Adapted from a novel by Richard “I Am Legend” Matheson, the story concerns Dr Chris Nielsen (Robin Williams) and his wife Annie (Annabella Sciorra). Their perfectly lovely life is shattered when their two kids are killed in a car crash. Despite Annie suffering a mental breakdown, they hang in there… until Chris is killed in another car crash a few years later. He ascends to a kind of Heaven, a wondrous place controlled by his imagination — this is where those visuals come in. However, Chris learns that Annie has committed suicide, and so been condemned to Hell. He vows to do what has never been done, and travel to Hell to rescue her.

Hell, incidentally, also looks incredible, as do the various locales visited by Chris and his companions (played by Cuba Gooding Jr and Max von Sydow) on their way there. Director Vincent Ward and his team have created a rich, engrossing visual space here. It’s not just the Oscar-winning visual effects either, which create Chris’ initial realisation of Heaven as a kind of living painting, but also the locations, their decorations, and some fantastic sets. The design work is brilliant, and the vast majority of it still holds up today. Even the CGI doesn’t look glaringly like 17-year-old graphics, and in many cases what I presume is a mix of live action, models and some CGI is far more effective than the all-CG look it would likely have if made today.

However, the story is… problematic. Its logic comes and goes (the afterlife’s rules have to be obeyed or are able to be broken depending on the situation, for instance), it goes on too long, with too many asides, and there are needless twists, reveals, and reversals that are neither surprising (thanks to their ultimate predictability) nor illuminating (thanks to their unnecessariness). There were too many flashbacks and asides to real life, and I’d have liked it more if it stuck to the afterlife stuff — cut the flashbacks, limit the story to the afterlife quest, and stop mirroring it in the couple’s earlier real-life troubles. That would make the movie shorter, more streamlined, less wishy-washily sentimental, more focused, and therefore better.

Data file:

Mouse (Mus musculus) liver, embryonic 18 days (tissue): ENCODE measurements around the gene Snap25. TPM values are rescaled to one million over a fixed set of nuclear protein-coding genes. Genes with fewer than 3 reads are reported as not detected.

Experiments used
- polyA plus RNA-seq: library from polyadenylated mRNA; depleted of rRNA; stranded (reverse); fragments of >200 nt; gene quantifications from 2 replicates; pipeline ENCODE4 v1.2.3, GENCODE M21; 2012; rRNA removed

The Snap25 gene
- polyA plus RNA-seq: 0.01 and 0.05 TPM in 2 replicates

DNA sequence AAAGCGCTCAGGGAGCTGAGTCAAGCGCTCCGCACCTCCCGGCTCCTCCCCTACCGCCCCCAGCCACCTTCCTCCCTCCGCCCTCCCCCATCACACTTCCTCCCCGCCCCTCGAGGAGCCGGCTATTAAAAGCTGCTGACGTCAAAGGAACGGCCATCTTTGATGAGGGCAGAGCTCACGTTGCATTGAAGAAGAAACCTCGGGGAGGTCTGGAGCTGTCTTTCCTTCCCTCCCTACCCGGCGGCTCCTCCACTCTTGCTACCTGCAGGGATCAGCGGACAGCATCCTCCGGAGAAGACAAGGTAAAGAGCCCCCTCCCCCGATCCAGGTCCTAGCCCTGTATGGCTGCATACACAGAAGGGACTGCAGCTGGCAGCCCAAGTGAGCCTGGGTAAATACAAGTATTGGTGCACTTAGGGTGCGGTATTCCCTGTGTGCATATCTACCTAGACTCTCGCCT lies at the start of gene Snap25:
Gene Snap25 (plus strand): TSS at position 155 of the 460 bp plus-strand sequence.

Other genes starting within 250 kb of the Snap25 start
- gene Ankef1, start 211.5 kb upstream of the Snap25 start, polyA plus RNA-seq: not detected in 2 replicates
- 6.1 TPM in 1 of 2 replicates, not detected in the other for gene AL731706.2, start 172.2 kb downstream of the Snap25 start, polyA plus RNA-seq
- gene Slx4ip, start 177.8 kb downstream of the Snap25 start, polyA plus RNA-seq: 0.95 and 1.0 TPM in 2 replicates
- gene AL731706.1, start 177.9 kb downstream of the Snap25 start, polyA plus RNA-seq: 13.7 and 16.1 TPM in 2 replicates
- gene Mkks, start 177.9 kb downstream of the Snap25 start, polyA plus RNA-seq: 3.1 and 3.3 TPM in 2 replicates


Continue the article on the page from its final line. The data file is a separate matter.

Nonetheless, some will identify with the sentimental “love transcends death”-type message more than others, and there’s a chance those who like (or don’t mind) their films to be at the soppier end of the spectrum will genuinely love it. For the rest of us — for anyone who likes visual splendour in their movies, anyway — it does indeed merit a look for the imagery alone.

3 out of 5

Boyz n the Hood (1991)

2015 #137
John Singleton | 112 mins | streaming (HD) | 16:9 | USA / English | 15 / R

John Singleton became the first African-American Best Director Oscar nominee, as well as the youngest, for this debut. 23 years on, his story of the lives and troubles of young black men in L.A. remains sadly pertinent.

Unfortunately, the film’s style doesn’t: some parts are plainly constructed and others have dated badly, like the horrible score — bland of-its-time TV soap music, when something befitting the characters (like the hippity-hop tunes that surface occasionally) would seem more appropriate.

Nonetheless, the believable characters, effective storytelling, and authentically new voice (even so temporally removed as we are now) mean it remains powerful filmmaking.

5 out of 5

This drabble review is part of the 100 Films Advent Calendar 2015. Read more here.